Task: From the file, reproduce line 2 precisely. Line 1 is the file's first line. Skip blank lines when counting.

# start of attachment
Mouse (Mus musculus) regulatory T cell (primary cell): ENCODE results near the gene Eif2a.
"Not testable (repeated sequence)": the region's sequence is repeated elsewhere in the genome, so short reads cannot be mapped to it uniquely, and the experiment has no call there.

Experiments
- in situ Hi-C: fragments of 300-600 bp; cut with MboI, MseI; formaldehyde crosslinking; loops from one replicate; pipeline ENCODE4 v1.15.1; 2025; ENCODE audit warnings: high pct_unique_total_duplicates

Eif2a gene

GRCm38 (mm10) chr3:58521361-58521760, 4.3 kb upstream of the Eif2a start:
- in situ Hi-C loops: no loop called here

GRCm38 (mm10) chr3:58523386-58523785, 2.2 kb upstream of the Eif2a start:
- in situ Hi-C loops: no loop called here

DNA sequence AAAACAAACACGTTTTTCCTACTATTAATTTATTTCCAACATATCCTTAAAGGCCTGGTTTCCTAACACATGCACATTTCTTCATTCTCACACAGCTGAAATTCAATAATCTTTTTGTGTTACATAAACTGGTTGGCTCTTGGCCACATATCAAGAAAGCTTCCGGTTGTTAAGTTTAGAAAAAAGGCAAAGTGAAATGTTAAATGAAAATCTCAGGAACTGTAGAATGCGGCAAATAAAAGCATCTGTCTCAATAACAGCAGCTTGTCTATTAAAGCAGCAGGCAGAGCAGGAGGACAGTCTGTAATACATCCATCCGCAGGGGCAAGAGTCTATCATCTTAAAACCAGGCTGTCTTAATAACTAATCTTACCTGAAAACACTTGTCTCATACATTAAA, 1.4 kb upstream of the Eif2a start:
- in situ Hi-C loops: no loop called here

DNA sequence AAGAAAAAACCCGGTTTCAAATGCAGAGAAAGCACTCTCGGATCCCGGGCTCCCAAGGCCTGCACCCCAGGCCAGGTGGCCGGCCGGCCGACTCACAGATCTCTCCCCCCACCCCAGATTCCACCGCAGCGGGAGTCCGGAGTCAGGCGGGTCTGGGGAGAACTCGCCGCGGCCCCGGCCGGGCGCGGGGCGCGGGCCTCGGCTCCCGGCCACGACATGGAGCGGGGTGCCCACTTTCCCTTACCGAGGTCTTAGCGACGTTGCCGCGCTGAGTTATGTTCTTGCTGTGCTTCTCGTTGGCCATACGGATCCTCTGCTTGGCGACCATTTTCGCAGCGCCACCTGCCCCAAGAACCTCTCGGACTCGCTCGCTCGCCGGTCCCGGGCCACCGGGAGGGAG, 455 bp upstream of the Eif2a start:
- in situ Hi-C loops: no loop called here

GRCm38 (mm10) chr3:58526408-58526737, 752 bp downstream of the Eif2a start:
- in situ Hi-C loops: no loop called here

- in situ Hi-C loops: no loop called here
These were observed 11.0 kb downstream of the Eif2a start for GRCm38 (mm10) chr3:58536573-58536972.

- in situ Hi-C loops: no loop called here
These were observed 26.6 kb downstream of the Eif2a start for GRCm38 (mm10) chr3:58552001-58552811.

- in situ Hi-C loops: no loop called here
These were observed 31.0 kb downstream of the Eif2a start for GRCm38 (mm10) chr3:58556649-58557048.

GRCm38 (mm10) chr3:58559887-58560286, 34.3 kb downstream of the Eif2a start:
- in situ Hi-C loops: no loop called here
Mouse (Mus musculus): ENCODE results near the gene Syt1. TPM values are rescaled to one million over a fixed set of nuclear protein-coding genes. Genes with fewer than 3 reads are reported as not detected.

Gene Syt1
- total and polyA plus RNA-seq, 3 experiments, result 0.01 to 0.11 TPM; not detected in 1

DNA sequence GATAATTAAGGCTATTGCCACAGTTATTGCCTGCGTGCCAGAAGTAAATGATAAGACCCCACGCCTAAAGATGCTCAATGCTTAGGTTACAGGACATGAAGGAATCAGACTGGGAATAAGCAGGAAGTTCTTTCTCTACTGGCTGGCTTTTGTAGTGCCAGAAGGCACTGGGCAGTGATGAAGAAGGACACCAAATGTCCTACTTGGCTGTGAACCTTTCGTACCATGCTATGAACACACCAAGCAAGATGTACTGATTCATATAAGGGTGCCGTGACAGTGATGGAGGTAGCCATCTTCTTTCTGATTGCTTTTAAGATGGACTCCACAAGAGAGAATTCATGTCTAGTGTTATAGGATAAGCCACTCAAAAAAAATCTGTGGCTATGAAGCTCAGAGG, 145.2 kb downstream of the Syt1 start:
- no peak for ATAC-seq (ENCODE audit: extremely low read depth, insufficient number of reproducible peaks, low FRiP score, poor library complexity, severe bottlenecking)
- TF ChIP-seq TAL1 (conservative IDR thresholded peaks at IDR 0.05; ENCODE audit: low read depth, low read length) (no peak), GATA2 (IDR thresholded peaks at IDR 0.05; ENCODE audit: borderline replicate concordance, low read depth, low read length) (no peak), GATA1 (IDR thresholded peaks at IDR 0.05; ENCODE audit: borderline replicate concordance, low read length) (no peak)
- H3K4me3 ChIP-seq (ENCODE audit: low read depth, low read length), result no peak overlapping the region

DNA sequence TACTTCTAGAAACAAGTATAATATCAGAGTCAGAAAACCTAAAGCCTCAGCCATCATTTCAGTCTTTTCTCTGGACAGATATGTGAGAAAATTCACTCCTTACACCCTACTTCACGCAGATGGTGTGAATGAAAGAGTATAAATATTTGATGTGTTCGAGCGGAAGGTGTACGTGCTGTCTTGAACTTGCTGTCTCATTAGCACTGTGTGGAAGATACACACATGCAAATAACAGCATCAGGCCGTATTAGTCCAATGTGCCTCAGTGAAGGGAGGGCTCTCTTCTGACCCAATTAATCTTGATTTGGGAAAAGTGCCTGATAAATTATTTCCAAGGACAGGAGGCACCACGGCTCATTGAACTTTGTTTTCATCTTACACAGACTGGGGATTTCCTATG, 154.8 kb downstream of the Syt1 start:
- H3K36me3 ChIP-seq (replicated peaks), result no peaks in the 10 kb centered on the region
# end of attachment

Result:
"Not testable (repeated sequence)": the region's sequence is repeated elsewhere in the genome, so short reads cannot be mapped to it uniquely, and the experiment has no call there.